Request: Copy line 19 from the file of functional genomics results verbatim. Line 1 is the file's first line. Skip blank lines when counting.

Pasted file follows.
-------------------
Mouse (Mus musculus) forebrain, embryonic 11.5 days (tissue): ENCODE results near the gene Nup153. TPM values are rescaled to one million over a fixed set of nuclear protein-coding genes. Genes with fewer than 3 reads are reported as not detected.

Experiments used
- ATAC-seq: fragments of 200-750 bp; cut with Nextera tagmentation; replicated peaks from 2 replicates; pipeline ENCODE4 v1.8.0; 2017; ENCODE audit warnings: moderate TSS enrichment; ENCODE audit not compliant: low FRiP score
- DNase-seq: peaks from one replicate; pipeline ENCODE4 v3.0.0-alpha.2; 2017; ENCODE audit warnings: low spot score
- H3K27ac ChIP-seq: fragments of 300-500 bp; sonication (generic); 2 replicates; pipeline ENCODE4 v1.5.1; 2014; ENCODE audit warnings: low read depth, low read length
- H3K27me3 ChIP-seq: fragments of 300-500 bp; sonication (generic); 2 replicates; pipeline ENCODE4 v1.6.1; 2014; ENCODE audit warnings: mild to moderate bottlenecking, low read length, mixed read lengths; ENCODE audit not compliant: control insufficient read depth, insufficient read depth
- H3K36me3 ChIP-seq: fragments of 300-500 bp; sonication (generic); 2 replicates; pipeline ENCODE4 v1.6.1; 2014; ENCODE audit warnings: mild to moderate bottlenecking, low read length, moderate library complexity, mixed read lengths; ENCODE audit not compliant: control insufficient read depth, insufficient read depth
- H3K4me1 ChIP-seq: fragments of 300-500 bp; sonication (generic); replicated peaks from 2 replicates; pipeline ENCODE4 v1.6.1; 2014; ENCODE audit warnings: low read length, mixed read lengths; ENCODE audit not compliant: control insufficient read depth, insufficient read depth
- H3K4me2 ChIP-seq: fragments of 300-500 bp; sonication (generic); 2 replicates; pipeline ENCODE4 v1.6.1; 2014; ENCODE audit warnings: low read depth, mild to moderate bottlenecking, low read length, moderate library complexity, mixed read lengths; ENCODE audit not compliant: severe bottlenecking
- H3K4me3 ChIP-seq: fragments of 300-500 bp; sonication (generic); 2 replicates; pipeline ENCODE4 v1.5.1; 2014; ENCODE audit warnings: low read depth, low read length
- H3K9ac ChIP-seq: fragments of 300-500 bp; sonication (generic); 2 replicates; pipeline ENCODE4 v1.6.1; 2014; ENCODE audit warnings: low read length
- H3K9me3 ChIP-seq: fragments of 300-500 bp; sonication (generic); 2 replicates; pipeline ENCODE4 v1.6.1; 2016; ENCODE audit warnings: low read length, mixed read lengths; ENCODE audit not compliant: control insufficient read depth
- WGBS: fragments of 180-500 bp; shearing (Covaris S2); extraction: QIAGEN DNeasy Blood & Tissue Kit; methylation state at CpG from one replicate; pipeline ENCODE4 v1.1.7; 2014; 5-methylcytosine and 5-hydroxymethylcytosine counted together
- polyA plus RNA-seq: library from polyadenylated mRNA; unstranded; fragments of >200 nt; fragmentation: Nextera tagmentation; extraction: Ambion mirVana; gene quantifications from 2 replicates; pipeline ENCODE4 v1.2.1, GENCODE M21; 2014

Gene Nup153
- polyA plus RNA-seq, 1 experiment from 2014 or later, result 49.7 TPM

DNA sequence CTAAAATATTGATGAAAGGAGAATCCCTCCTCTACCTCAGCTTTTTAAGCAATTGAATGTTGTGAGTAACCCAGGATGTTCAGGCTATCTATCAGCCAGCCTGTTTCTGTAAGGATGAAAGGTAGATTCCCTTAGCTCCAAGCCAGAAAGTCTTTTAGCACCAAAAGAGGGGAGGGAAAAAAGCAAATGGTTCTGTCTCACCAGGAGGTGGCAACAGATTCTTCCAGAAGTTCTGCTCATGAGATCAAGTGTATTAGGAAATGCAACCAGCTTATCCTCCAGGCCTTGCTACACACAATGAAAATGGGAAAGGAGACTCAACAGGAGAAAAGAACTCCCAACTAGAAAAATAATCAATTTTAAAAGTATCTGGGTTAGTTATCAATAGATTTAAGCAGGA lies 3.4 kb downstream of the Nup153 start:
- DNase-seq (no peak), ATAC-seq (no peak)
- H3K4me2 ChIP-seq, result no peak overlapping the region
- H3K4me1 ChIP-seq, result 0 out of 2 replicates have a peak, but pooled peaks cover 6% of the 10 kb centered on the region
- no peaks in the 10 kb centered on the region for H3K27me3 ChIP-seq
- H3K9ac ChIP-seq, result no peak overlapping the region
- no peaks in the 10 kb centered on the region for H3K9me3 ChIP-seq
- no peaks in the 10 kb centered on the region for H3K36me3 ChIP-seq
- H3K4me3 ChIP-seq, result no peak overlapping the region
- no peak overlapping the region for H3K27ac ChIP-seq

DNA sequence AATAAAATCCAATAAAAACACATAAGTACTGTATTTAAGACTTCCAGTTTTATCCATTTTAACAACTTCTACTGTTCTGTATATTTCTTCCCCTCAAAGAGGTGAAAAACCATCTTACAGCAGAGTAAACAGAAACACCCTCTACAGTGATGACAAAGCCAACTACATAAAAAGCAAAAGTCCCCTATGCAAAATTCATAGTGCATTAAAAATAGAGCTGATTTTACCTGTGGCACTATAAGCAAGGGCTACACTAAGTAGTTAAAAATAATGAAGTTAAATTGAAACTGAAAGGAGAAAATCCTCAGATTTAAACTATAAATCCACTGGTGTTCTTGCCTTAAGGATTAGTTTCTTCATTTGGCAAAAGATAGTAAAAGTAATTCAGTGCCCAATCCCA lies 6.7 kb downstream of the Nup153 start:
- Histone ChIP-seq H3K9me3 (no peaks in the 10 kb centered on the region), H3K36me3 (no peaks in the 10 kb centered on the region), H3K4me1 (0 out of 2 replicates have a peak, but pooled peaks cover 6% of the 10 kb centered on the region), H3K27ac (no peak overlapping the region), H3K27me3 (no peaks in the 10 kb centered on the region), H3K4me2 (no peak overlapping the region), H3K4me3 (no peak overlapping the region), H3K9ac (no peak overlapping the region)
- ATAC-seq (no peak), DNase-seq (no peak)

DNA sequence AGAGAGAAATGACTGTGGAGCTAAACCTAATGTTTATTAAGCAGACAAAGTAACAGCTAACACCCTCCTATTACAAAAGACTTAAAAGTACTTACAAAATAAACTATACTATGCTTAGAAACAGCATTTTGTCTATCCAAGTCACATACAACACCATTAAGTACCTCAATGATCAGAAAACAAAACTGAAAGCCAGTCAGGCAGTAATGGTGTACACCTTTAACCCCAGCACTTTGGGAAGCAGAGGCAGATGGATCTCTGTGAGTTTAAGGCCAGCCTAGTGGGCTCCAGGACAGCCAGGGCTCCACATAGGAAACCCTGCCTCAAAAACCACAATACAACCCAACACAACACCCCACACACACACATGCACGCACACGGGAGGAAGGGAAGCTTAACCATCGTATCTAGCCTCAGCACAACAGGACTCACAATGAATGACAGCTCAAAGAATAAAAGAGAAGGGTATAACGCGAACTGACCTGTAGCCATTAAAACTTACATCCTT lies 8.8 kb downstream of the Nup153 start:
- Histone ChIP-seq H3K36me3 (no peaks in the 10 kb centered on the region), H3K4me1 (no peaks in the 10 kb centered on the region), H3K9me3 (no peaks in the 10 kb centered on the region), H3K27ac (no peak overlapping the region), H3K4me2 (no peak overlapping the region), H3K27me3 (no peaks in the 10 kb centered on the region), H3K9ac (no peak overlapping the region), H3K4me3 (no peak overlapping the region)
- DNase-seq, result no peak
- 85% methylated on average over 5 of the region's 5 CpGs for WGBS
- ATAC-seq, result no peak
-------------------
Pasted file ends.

- H3K4me2 ChIP-seq, result no peak overlapping the region